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Knowledge Expertise as a Springboard instead of a Cage

Steve DeAngelis had an excellent and timely post on the cognitive diversity involved in the creative process of innovation, working off an article in The New York Times, Innovative Minds Don’t Think Alike:

The Curse of Knowledge

“There is a lot of denial when it comes to the curse of knowledge. Nobody likes to admit that they are incapable of thinking out of the box. Entrepreneurs pride themselves on being able to envision the “next big thing.” Designers and inventors are always looking for better ways to do things. The good ones have learned tricks that help them break down the walls of knowledge. According to Rae-Dupree psychologists have conducted experiments that demonstrate that a person’s first instinct is to think about old things rather than new things. That’s not really surprising since we can only think about what we know.

‘Elizabeth Newton, a psychologist, conducted an experiment on the curse of knowledge while working on her doctorate at Stanford in 1990. She gave one set of people, called ‘tappers,’ a list of commonly known songs from which to choose. Their task was to rap their knuckles on a tabletop to the rhythm of the chosen tune as they thought about it in their heads. A second set of people, called ‘listeners,’ were asked to name the songs. Before the experiment began, the tappers were asked how often they believed that the listeners would name the songs correctly. On average, tappers expected listeners to get it right about half the time. In the end, however, listeners guessed only 3 of 120 songs tapped out, or 2.5 percent. The tappers were astounded. The song was so clear in their minds; how could the listeners not ‘hear’ it in their taps?’

….Rae-Dupree notes that there are ways to “exorcise the curse.” I have written about one of those ways before. Frans Johansson calls it “The Medici Effect” in his book of the same name. He argues in favor of creating a space in which people from diverse fields of expertise can get together to exchange ideas. The Medici’s, of course, were a wealthy and powerful Italian family who played an important role in the Renaissance. The family’s wealth permitted it to support artists, philosophers, theologians, and scientists, whose combined intellect helped burst the historical pall known as the Dark Ages. Getting people with different knowledge bases together means that none of them can remain within the walls of their own knowledge domain for long. As a result, good ideas normally emerge”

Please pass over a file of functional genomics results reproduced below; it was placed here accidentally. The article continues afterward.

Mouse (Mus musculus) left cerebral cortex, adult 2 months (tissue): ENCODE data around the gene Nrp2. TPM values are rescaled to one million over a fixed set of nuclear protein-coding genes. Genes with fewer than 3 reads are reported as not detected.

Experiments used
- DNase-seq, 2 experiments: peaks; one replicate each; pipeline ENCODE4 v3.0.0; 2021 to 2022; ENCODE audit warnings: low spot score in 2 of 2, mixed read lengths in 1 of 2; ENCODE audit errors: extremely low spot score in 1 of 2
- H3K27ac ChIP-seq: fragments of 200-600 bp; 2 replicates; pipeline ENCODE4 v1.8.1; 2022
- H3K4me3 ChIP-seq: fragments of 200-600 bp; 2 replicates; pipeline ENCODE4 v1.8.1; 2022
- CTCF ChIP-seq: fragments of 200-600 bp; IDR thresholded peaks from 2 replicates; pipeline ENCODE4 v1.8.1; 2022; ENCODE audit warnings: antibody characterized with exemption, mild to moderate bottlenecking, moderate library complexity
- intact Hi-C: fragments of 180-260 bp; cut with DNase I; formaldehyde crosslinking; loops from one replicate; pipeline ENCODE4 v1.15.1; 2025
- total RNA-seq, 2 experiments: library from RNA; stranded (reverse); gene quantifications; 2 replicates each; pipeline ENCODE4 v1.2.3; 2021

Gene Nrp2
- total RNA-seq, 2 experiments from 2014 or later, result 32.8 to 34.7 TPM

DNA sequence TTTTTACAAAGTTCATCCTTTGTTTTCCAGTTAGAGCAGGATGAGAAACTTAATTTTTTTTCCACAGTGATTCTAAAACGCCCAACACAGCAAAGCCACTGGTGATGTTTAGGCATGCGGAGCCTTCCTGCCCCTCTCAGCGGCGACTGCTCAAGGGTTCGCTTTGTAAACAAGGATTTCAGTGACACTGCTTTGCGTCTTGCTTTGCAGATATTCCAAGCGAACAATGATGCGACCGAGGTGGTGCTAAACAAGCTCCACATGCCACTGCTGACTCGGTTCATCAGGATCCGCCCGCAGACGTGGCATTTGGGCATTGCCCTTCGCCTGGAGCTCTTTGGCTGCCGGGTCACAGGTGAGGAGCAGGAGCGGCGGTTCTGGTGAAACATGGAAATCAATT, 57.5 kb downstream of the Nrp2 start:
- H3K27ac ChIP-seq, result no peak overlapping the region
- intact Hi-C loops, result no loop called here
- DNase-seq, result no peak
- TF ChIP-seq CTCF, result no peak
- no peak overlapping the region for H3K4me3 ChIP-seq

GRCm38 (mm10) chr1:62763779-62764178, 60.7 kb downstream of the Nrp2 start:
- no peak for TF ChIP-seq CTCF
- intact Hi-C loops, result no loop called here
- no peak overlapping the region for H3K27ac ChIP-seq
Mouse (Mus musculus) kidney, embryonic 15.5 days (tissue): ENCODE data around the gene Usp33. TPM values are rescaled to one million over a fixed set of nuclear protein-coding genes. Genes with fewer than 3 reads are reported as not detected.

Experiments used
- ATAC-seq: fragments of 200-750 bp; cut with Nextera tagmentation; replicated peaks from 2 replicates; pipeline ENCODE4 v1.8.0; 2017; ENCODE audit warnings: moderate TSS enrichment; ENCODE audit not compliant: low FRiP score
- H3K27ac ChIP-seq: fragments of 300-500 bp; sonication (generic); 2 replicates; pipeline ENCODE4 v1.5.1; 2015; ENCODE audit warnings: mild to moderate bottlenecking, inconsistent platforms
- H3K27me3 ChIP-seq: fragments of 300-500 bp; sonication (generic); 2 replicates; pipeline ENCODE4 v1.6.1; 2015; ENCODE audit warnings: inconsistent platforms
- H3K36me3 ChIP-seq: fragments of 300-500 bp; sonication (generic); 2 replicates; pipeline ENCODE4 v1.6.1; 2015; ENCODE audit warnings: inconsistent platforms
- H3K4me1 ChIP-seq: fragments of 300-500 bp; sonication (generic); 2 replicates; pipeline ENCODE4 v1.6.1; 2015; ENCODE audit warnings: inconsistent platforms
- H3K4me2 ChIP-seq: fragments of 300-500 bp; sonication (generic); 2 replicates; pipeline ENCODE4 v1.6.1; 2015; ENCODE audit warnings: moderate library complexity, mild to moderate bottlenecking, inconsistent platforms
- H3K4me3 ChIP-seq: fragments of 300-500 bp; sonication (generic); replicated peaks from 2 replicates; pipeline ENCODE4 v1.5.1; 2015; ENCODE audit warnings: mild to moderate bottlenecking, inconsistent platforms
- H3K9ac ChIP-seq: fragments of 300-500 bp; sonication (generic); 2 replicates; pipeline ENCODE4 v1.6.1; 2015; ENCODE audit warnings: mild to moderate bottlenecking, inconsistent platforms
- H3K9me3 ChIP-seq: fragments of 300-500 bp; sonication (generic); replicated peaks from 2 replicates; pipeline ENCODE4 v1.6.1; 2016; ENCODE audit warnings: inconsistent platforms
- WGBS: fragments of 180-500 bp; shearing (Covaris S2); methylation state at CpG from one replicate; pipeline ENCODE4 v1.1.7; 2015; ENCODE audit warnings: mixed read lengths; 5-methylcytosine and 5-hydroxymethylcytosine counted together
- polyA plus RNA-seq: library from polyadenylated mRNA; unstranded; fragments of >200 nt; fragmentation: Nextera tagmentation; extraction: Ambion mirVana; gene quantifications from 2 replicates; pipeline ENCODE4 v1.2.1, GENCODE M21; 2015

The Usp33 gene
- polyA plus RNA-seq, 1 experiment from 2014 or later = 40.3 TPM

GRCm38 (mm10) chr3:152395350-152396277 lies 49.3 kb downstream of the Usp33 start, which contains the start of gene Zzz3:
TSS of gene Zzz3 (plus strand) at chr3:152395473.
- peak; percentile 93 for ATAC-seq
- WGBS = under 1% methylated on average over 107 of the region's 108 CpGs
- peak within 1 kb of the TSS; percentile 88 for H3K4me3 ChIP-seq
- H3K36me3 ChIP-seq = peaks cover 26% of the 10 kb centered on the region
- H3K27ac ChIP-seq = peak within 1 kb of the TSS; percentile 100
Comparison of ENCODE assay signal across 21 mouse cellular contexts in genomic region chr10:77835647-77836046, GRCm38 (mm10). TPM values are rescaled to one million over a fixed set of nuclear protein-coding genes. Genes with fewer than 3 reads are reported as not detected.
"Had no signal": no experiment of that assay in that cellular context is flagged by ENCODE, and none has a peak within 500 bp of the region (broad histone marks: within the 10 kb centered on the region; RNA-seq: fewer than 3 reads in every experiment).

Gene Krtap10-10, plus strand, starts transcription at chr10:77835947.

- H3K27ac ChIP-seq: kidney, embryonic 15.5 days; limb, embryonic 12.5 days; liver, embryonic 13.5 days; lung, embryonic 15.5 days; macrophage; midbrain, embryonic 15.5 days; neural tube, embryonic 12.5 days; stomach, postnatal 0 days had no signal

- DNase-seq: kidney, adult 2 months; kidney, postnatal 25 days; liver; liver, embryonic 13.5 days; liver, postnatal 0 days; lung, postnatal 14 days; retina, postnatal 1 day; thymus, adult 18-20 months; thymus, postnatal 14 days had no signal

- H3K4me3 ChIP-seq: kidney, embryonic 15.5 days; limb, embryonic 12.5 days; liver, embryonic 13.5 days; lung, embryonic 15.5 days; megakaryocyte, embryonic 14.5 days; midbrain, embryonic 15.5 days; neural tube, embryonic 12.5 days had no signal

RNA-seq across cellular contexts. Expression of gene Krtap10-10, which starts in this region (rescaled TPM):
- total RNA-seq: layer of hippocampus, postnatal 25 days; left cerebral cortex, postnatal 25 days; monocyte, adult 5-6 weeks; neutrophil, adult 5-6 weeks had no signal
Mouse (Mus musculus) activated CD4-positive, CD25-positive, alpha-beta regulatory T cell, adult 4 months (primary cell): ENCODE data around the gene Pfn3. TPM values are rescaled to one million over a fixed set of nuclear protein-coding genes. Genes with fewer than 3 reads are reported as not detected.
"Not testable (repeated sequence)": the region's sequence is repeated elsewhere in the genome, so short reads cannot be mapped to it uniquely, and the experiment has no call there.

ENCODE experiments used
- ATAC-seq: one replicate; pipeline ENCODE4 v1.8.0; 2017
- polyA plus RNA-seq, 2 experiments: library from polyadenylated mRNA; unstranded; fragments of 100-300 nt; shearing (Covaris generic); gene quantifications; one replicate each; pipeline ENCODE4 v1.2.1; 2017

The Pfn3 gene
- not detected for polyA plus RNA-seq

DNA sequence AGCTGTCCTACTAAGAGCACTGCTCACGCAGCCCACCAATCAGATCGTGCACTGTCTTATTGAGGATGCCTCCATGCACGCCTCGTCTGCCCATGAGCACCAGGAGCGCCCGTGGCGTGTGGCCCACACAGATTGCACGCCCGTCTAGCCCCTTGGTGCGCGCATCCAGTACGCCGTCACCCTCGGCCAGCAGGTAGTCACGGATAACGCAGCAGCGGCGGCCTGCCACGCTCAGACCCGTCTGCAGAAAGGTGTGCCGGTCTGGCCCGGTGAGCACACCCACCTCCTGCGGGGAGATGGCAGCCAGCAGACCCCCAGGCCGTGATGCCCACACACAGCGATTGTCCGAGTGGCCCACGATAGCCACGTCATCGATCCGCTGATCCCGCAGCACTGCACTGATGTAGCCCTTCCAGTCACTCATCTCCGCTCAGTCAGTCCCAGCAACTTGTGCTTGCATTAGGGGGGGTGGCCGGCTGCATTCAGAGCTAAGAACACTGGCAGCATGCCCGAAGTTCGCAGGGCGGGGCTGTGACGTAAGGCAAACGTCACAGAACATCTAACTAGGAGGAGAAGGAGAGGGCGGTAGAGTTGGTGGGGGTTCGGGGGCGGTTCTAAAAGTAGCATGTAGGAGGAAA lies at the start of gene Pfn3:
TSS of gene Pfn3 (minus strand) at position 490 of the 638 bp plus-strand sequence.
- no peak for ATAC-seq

Read the rest here.

Acquiring disciplinary expertise typically takes approximately a minimum of 7-10 years for the student to master enough depth of knowledge and requisite skill-sets to become an expert practitioner. In many fields, notably pure mathematics, theoretical physics and musical composition, this period of early mastery is often the most fruitful in terms of significant contributions of new discoveries or the kinds of innovations that Mihaly Csikszentmihalyi and Howard Gardner consider to be “Big C” creativity. Einstein’s papers on Relativity or Newton’s early exposition of the Laws of Motion being the great historical examples of paradigm-shifting innovators. If a practitioner remains entirely in that field for their career, cultivating an ever greater and rarefied depth of knowledge ( and thus having fewer true peers and more disciples) further contributions are likely to be of the “tweaking” and “critiquing” variety. Useful but not nearly as satisfying as the grand “breakthrough” moment.

I suspect that the reason for this decline in major creativity has to do with two realities of expertise:

First, the analytical-reductionist emphasis on vertical thinking; cognitively, for an acknowledged expert, there is a great deal more time spent on mere data retrieval, interpretation within accepted frames and scanning patterns for consistency than there is original problem solving, questioning premises, speculating, imaginative brainstorming, analyzing anomalies and thinking analogically. The latter are too often the tools of the novice, the student, the child, the layman trying to grasp in the process of learning what  they do not yet fully understand. Too often these powerful ( though tiring and time consuming) cognitive skills are set aside in favor of operating on “autopilot” once the student has achieved mastery. Unless consciously practiced, the hard thinking tends to stop when one is constantly confronted by the routine.